• Some lenders may let you use your old BER cert if it is only slightly out of date
    • If you bought a newly constructed property, you may have a provisional BER cert, which is only valid for 2 years instead of the usual 10 years
  • Check if your property already has a BER cert by entering your MPRN (shown on your electricity bill)
    • Also check with your current lender and solicitor to see if they hold your BER cert
  • If you need a new BER cert (or if you have never had one), shop around for a low-cost BER assessor
  • There is no guarantee that you will get a B3 (or better) rating, so before arranging an assessment consider whether or not you are likely to get the rating you need
    • If you don't, you will arguably have wasted the money
  • Key Post: Green mortgage rates
 
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Paul F

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Difficulties encountered during switching (and solutions)

Maternity leave
  • Being on maternity leave does not seem to be a problem for switching
  • _OkGo_'s comment: "the lender will just look for an additional letter from your employer confirming your return date and that there is no change to your position or salary"
  • Itchy's comment: "Just been through the process. There was no extra requirements other than they requested a letter from the employer to state that they would be returning to their position."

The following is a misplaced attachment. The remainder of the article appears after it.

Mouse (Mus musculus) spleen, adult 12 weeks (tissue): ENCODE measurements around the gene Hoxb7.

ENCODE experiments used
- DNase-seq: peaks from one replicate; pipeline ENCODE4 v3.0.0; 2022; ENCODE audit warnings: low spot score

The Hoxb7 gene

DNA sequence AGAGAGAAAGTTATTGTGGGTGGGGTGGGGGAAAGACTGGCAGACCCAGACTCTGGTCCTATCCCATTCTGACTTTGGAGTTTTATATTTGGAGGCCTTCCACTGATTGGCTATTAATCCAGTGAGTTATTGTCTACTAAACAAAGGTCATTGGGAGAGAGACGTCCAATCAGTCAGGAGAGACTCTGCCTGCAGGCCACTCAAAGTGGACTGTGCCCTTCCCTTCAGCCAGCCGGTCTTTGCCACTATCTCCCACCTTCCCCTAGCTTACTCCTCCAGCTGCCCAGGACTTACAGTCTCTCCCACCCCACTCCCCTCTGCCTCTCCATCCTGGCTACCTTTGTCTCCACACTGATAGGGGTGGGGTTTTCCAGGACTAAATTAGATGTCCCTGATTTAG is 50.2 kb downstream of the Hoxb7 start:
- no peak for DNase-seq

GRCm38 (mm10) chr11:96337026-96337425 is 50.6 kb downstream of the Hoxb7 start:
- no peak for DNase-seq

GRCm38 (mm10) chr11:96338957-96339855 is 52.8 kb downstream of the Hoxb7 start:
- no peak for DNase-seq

• Note that Avant Money have told some people that they cannot draw down (complete the switch) until they have been back to work for one month and have received their monthly pay
Foreign credit checks
Qualification on title
Other
 
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fungie20

Registered User
Messages
57
Might as well get the ball rolling:

Current lender: Bank of Ireland
Outstanding mortgage balance: 342k
Approximate value of your property: 575k
The date you started your fixed-rate mortgage: December 2019
How many years you fixed for: 5
Your current mortgage interest rate: 2.8%
Your current monthly repayment: 1500 approx
Your property's BER: A3
Are you due to get extra cashback from your current lender in the future: 4300 in December 2024
 

Paul F

Administrator
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1,366
@fungie20 Your break fee should be zero.

You could consider the strategy outlined in this thread: switch to Haven's 2.35% 3-year fixed rate and get the €5k cashback.
Then quickly switch to Haven's 2.0% green rate.

Nobody knows for sure if Haven will allow you to do this, so you might be stuck on the 2.35% rate, which isn't bad considering the €5k cashback.

There is a similar strategy with EBS (see @Brendan Burgess's third post in this thread), but it is higher risk in the sense that you will be stuck on a 2.9% rate if they don't allow the second switch.

Or you could settle for smaller savings over the short/medium term but a longer fixed rate by going for Avant's 1.95% 7-year rate.

It doesn't seem worth staying with BOI for another several years to get the €4,300 cashback.


Edit: here is a more comprehensive set of estimates:
  • Switching immediately to Haven's 4-year green fixed rate (2.0% with €2,000 cashback) will save you about €7,160 over the next 4 years

  • Switching immediately to ICS's 5-year fixed rate (1.95% with no cashback) will save you about €5,780 over the next 4 years

  • Switching immediately to Avant Money's 4-, 5- or 7-year fixed rate (1.95% with no cashback) will save you about €5,780 over the next 4 years – but with the longer security of up to 7 years on a fixed rate